Amir Hekmati (3rd from L) poses with (L to R) family members Ramy Kurdi, Sarah Hekmati, U.S. Congressman Dan Kildee and Leila Hekmati after meeting for the first time since his release at Landstuhl Regional Medical Center in Landstuhl, Germany January 18, 2016. Hekmati, a former U.S. Marine from Flint, Michigan was released by Tehran with Jason Rezaian and Saeed Adedini and flown to Geneva on Sunday before leaving for Landstuhl military base.  REUTERS/The Hekmati Family/Handout via Reuters  ATTENTION EDITORS - FOR EDITORIAL USE ONLY. NOT FOR SALE FOR MARKETING OR ADVERTISING CAMPAIGNS. THIS PICTURE WAS PROVIDED BY A THIRD PARTY. REUTERS IS UNABLE TO INDEPENDENTLY VERIFY THE AUTHENTICITY, CONTENT, LOCATION OR DATE OF THIS IMAGE. THIS PICTURE IS DISTRIBUTED EXACTLY AS RECEIVED BY REUTERS, AS A SERVICE TO CLIENTS NO RESALES. NO ARCHIVE - RTX22Y62
  • Do breakthroughs mean the U.S. can do business with Iran?
    What do major breakthroughs with Iran mean for its relationship with the U.S. and the power dynamics of the Middle East? Judy Woodruff talks to Robin Wright of The New Yorker, former State Department official Ray Takeyh, former CIA officer Reuel Gerecht and Karim Sadjadpour of the Carnegie Endowment for International Peace.
    Original Air Date: January 18, 2016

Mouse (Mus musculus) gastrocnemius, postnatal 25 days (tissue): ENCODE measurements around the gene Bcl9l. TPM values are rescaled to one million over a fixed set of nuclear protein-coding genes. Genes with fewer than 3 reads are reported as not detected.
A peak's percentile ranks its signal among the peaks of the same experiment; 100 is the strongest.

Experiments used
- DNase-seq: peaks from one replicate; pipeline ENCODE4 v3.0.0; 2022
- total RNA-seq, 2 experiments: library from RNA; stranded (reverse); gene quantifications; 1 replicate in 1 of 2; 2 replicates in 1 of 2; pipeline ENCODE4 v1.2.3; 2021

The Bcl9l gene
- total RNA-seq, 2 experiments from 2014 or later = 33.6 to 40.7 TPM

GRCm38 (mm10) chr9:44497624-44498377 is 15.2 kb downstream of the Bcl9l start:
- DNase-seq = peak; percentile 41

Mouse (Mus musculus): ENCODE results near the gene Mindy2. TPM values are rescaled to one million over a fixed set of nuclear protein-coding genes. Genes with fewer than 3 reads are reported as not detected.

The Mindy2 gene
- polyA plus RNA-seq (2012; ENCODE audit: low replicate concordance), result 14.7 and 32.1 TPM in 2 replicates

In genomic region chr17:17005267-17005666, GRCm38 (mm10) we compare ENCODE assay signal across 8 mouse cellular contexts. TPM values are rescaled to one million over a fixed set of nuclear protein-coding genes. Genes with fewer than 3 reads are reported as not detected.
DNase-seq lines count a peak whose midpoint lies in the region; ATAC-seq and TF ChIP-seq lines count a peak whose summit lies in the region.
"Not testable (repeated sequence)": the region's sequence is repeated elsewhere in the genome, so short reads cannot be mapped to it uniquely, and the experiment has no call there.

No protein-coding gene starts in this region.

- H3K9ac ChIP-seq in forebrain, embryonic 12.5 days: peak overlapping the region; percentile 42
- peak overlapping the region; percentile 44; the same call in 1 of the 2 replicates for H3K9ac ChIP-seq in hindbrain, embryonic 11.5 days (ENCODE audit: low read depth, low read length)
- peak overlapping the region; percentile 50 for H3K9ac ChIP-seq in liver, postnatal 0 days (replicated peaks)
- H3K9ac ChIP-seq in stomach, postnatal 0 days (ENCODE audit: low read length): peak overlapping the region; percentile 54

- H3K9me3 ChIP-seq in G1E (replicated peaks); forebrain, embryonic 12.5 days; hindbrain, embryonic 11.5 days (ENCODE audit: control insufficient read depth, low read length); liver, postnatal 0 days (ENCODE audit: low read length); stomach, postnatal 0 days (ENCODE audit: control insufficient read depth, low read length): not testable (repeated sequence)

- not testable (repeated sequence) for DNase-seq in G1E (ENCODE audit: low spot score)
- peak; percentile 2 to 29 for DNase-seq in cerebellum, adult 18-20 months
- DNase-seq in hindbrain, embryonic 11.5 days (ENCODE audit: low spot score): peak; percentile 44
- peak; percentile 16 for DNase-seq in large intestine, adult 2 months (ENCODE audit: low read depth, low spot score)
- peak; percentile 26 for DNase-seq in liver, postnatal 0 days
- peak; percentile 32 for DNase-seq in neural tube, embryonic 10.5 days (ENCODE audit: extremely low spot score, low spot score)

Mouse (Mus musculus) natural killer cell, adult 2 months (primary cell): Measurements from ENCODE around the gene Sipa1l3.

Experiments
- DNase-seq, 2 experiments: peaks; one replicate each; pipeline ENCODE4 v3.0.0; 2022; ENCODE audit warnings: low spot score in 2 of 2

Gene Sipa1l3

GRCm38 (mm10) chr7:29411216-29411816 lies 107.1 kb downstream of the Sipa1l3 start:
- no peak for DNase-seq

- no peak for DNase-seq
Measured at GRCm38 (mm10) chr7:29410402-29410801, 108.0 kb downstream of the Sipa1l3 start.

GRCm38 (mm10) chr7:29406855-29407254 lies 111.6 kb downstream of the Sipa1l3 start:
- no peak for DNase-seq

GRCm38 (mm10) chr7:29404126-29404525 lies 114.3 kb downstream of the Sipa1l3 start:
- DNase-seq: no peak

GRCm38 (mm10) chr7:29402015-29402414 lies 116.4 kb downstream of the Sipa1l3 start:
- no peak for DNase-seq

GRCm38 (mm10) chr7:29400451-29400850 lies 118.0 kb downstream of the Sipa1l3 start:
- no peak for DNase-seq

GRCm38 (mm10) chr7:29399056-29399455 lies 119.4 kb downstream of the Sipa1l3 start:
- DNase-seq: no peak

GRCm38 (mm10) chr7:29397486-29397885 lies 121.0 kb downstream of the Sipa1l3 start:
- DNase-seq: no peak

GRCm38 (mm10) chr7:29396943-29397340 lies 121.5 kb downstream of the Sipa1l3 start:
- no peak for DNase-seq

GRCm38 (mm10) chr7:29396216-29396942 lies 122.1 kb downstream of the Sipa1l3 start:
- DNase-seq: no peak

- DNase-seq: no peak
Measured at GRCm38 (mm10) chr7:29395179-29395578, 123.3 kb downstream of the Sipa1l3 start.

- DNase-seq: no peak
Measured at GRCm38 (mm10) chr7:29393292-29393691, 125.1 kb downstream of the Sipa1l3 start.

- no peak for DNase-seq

An Iranian flag flutters in front of the International Atomic Energy Agency (IAEA) headquarters in Vienna, Austria, January 15, 2016.   REUTERS/Leonhard Foeger - RTX22IVA

Sunday, January 17, 2016

  • Behind the economic impact of the Iran deal
    On Sunday, the Treasury Department announced new sanctions on 11 foreign companies or individuals supplying parts for Iran's ballistic missile program. Bloomberg News White House correspondent Angela Greiling Keane joins Hari Sreenivasan from Washington to discuss the economic impact of the Iran deal.
    Original Air Date: January 17, 2016
    U.S. Secretary of State John Kerry signs a series of documents, including the certification to the U.S. government that International Atomic Energy Agency (IAEA) had certified Iran's compliance in their report and waivers to implement the lifting of the U.S. Congressional nuclear-related sanctions as outlined in the Joint Comprehensive Plan of Action (JCPOA), in Vienna January 16, 2016.  REUTERS/Kevin Lamarque - RTX22P86
  • How the titanosaur discovery exhibits modern paleontology
    Starting this weekend, visitors to New York's American Museum of Natural History can get close up view of what scientists believe may be the biggest creature to have ever walked the earth. The discovery represents huge gains for modern paleontology. Ivette Feliciano reports.
    Original Air Date: January 17, 2016